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Dark Earth Carbon

Dark Earth Carbon is a leading company in East Africa that produces Biochar - a carbon rich, environmentally friendly soil enhancer. The Biochar is made from organic farm waste, such as corn stalks or tree thinnings, and are burnt in the absence of oxygen. This process is called pyrolysis.

When I first joined the project, I helped scope a suitable site for the first Biochar production facility in Mafinga, Tanzania. Following that, I provided operational support during the construction phase. 

Currently, I'm developing a comprehensive 'playbook' for Dark Earth Carbon, designed to streamline the process of replicating, and establishing new facilities across various locations. This playbook will encompass every detail from initial planning and site setup to the specifics of operational needs.

Biochar is a carbon-rich product derived from the pyrolysis of biomass

RICS Practice Information Paper

I authored a Practice Information Paper for the RICS, exploring the influence of emerging UK and international carbon markets on the British agricultural sector, valuation practices, and the finance industry, and the broad implications for stakeholders.

Moreover, the document suggests that acknowledging the value of sequestered carbon in agricultural soils within loan security valuations could create a synergy between the agricultural and financial sectors, fostering both improved soil health and efficient removal of atmospheric carbon - a double win.

Off the back of this paper, I hosted a panel at the World Built Environment Forum, and will be speaking at the Royal Agricultural University for the RICS Rural Conference in June.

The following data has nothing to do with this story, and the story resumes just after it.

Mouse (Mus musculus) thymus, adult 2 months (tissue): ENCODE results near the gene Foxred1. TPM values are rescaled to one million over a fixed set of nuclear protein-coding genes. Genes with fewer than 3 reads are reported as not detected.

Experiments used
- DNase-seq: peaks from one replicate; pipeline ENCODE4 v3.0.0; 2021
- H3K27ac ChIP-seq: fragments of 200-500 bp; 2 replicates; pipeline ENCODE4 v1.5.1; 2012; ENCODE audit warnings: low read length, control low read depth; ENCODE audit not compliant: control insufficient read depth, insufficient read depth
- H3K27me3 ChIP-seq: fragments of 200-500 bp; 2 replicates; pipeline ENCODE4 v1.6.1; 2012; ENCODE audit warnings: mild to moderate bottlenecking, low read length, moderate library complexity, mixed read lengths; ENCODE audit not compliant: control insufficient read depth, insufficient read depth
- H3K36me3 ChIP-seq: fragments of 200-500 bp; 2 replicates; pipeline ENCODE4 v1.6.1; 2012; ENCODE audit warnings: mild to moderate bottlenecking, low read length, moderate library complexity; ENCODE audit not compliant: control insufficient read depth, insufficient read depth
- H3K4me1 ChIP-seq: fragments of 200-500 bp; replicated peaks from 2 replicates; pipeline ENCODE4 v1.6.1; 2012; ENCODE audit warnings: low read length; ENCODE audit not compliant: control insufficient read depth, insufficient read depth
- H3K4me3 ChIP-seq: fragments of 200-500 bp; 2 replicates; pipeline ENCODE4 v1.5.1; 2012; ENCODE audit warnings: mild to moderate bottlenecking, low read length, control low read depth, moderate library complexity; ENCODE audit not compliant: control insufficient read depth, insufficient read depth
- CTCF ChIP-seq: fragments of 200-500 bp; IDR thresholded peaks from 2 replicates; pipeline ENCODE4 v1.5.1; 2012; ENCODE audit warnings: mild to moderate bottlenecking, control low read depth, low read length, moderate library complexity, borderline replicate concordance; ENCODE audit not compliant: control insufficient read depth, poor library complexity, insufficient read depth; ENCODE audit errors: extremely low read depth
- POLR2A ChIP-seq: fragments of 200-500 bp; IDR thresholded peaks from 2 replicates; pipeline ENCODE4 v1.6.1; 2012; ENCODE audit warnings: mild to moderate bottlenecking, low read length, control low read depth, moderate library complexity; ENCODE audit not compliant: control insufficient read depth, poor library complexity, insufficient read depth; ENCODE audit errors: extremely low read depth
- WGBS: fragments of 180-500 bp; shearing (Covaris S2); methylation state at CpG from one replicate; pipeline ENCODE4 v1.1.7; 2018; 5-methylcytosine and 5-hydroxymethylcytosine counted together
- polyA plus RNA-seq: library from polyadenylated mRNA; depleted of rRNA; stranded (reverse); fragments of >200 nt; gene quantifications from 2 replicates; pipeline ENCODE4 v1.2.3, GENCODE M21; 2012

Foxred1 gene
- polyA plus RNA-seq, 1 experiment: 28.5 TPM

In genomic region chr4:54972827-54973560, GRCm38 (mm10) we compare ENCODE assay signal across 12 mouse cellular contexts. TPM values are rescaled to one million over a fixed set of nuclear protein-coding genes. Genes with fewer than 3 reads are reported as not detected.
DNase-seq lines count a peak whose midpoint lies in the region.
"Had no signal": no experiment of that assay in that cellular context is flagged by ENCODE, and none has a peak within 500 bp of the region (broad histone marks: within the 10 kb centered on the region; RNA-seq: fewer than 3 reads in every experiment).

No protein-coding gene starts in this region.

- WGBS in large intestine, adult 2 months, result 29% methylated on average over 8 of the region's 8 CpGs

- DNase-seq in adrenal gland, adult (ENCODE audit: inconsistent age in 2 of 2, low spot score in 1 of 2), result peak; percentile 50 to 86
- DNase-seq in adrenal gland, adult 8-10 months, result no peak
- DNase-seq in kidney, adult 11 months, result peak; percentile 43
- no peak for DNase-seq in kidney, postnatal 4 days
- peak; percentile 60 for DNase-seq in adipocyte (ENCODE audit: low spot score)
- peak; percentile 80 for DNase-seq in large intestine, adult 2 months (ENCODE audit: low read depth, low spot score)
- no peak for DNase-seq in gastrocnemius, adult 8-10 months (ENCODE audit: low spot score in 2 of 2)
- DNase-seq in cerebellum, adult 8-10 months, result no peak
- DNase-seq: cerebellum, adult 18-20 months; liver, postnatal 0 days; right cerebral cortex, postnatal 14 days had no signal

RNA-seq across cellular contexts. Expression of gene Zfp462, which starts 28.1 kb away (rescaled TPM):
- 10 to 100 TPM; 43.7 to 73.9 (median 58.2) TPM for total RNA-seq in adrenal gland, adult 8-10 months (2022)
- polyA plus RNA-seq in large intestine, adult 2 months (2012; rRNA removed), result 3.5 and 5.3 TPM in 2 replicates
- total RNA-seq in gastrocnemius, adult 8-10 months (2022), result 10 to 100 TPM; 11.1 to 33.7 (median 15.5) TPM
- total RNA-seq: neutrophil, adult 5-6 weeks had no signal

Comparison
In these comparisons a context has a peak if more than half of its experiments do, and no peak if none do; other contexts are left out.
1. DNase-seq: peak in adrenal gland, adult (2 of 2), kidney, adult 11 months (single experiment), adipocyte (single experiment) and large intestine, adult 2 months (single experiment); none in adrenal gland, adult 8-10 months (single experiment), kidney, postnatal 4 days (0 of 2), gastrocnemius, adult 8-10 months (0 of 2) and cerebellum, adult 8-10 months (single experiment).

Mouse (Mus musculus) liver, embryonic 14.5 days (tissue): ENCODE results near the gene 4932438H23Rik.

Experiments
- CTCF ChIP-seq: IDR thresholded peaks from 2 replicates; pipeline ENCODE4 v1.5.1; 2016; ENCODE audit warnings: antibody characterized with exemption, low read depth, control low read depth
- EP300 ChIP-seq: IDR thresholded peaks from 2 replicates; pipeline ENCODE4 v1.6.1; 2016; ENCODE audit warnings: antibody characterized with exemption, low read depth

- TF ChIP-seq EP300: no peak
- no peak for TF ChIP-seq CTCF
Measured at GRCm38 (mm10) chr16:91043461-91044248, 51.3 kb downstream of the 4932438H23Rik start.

RICS Insight Paper on carbon markets and their impact on  rural property valuations

Natural Capital

Natural Capital refers to the elements of the natural environment, such as geology, water, flora and fauna, which offer economic benefit to society. This concept, though well established, has received renewed attention in the UK following the Environment Act of 2021. This legislation requires new land developments in England to achieve a biodiversity net gain (BNG) of 10%. That is to say, not just replacing but enhancing the natural habitat affected by development. This requirement opens up opportunities to transform underutilised rural land into 'habitat banks,' or areas dedicated to conserving and improving biodiversity.

I spent a year with the Natural Capital team at Carter Jonas LLP's  developing services for the emerging BNG market. My work involved creating models to assess the economic and environmental feasibility of habitat restoration projects, contributing to the sustainable integration of natural capital considerations into land development practices.

Natural capital includes land resources, biodiversity, and ecosystem services that enhance property value and sustainability
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